Published on July 19th, 2017 | by Biz Books
The Biz Interview: Bronwyn Carradine
Starting July 20th, Resonance Theatre Collective presents Lion in the Streets by Judith Thompson at Pacific Theatre.
Isobel, a lost and frightened nine-year-old Portuguese girl, wanders around her neighborhood observing graphic glimpses into the desperate and unsettled lives of the strangers in her community. The recipient of the Chalmers Outstanding New Play Award in 1991, it sheds light on difficult topics without any sugar-coating, justification, or shame, bringing awareness to problems still hidden in our society from people of different age and wealth demographics.
Studio 58 graduate Bronwyn Carradine – the recipient of the Ken & Anne Watts Memorial Scholarship and the Earl Klein Memorial Scholarship – is the director of this incarnation of Lion in the Streets. Priding herself on telling stories that will resonate with Canadian audiences and push the boundaries of human emotions, she believes in “sharing the un-shareable”. We spoke to Bronwyn Carradine ahead of the show’s opening.
Can you start by telling us about you and your involvement with Lion in the Streets?
Of course. My name is Bronwyn Carradine. I am an emerging director and playwright in Vancouver. I’ve been working across Canada for over a decade doing many different aspects of theatre, and landed here 4 years ago when I came to train at Studio 58. I am the director of Resonance Theatre Collective’s Lion In The Streets.
What drew you to be a part of this production?
It’s funny actually, one of the producers [Logan Mitev] and I trained at Stratford when we were younger, but hadn’t really been in touch for the past couple of years, so when Resonance was looking for a director, my name was mentioned and we had a ‘hey I know you’ moment. After that everything just fell into place. It’s really great to be able to reconnect as adults and bring his world, mostly people from Victoria, and my world, mostly people from Vancouver together to create this show. I’ve been a fan of ‘Lion’ for a really long time, and I am so honoured to get to do it with such a great cast and crew.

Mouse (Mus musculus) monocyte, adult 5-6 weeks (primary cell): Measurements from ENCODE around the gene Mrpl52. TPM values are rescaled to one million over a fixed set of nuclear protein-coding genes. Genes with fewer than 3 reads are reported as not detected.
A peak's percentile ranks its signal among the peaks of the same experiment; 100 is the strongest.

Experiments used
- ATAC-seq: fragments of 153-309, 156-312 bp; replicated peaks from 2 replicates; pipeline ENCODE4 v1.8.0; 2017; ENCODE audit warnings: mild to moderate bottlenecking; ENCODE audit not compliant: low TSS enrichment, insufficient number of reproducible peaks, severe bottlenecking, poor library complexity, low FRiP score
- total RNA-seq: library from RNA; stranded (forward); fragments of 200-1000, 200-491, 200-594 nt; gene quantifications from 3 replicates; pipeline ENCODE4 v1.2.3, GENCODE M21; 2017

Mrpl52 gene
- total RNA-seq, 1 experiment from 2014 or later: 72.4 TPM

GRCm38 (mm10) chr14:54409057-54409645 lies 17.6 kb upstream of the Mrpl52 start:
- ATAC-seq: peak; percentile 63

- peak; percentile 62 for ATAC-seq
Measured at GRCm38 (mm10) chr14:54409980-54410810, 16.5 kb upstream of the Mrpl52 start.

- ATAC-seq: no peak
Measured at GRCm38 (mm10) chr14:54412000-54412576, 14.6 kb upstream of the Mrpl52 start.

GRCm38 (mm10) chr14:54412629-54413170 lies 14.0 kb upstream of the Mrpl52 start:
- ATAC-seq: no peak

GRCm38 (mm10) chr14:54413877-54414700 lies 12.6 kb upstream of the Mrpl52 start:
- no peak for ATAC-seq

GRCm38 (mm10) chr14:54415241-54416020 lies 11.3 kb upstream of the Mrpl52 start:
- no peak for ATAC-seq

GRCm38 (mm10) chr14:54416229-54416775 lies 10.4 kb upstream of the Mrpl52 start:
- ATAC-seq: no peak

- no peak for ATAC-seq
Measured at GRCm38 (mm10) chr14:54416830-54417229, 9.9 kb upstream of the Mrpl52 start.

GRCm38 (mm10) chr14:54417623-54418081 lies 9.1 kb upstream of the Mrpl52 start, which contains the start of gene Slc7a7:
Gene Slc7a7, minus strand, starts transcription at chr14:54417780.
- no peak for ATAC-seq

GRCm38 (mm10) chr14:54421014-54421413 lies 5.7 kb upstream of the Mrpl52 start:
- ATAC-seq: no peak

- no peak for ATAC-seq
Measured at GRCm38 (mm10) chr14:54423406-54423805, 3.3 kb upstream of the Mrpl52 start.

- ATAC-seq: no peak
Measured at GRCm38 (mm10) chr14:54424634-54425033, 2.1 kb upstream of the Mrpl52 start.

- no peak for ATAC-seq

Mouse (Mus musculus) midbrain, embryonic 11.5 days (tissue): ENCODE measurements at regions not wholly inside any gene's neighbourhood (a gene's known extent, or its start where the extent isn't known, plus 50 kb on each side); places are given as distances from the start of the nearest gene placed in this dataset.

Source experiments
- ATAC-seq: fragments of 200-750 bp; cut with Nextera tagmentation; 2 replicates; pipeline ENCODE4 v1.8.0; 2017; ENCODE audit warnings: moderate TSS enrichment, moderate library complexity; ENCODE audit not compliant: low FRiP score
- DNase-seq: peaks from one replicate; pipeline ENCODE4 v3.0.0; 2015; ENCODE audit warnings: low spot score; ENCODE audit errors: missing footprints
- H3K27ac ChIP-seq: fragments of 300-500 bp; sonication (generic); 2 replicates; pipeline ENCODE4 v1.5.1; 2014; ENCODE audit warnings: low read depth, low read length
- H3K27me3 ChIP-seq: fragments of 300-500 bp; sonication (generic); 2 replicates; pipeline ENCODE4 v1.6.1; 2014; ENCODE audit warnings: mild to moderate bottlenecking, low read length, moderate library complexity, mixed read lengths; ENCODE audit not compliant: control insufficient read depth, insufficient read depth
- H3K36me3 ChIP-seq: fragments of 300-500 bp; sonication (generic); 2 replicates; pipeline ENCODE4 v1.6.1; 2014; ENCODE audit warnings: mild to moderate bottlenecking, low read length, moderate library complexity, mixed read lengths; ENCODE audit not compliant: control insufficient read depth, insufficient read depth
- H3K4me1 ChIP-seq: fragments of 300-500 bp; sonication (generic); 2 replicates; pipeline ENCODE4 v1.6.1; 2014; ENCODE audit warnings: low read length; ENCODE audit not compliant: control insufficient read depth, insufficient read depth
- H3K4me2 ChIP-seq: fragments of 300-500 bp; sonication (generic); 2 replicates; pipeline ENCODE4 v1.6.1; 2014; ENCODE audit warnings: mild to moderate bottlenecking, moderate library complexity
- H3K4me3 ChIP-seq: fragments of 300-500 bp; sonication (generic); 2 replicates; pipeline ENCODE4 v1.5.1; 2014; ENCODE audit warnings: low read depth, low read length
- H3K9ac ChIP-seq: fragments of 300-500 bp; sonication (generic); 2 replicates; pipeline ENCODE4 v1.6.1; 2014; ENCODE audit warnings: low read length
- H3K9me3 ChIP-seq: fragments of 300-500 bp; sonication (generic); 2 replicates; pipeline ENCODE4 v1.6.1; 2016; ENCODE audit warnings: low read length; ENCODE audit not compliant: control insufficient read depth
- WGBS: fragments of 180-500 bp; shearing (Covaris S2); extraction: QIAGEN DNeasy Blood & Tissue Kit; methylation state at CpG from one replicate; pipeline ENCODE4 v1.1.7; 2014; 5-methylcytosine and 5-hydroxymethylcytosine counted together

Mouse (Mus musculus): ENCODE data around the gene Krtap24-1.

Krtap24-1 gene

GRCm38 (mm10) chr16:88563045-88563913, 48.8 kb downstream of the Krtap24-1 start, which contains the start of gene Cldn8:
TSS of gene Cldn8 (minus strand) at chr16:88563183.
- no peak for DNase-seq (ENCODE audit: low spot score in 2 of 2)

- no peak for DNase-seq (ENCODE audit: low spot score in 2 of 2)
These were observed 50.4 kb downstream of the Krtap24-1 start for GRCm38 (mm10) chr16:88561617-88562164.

Can you share some of your creative process in preparing – from the initial planning all the way to opening night?
Most of my process revolves around the script. Reading it and re-reading it and getting to know every character’s motivation and their ins and outs. For this show it was very important to me to find a through line for all of the stories. If I don’t understand why a character is important how will the audience?
This show has been done many different ways, and the script is very open for interpretation. But, when I read the script I see regular people dealing with real life issues, so I’ve been directing the scenes in a more realistic way; and relying on my designers to transform our space into the limbo between the living and dead that Isobel lives in. Slowly, through rehearsal, we’ve brought in elements of tech, adding sound and talking through lighting cues. Right now we’re in tech week, so we’re spending long hours putting together the set, the sound, the lights and costumes in the space. It’s been really amazing to see how every day everything comes together a bit more.
Now we’re in the final stretch. Today we have cue to cue, tomorrow tech dress and then dress rehearsal. Then we rest (just a little) and then it’s opening night on Thursday!
“Theatre is a marathon, not a sprint.”
What should audiences expect from this show?
Truthfulness. It’s real, it’s raw, and it doesn’t apologize for itself. But it’s also funny too, and very very human.
What are the three most important ingredients for a successful stage production?
Great question. Any good show has to start with a great script- it’s the foundation that the entire production stands on. Then, listening. If the actors are listening to each other then every moment is real. And last, but definitely not least, a good stage manager. They are the core of any production and by far the most important role in any show.
What is the most important lesson you have learned so far in your career?
Theatre is a marathon, not a sprint.
Are there any books or authors that have been influential to you so far in your creative journey?
Oh, so many. I pick up Elizabeth Gilbert’s Big Magic at least once a month. I keep it on my bedside table for the times when I can’t sleep because I’m worrying about creativity and surviving as an artist. The playwrights whose work influences me the most are Judith Thompson, George F. Walker and Linda Griffiths.
What other projects do you have coming up and where can people find out more about you online?
I just finished doing a reading of one of my new plays, Polished, at Intrepid Theatre. For this next year I’ll be workshopping two shows with some really amazing theatre companies- still in early stages, but very very exciting. Keep an ear out for me!
Thanks to Bronwyn Carradine for speaking with us!
You can see Lion in the Streets at Pacific Theatre July 20th to July 22nd and July 27th to July 29th at 8pm. 2pm matinee on July 29. Tickets $17 in advance at ResonanceTheatre.info or $20 at the door.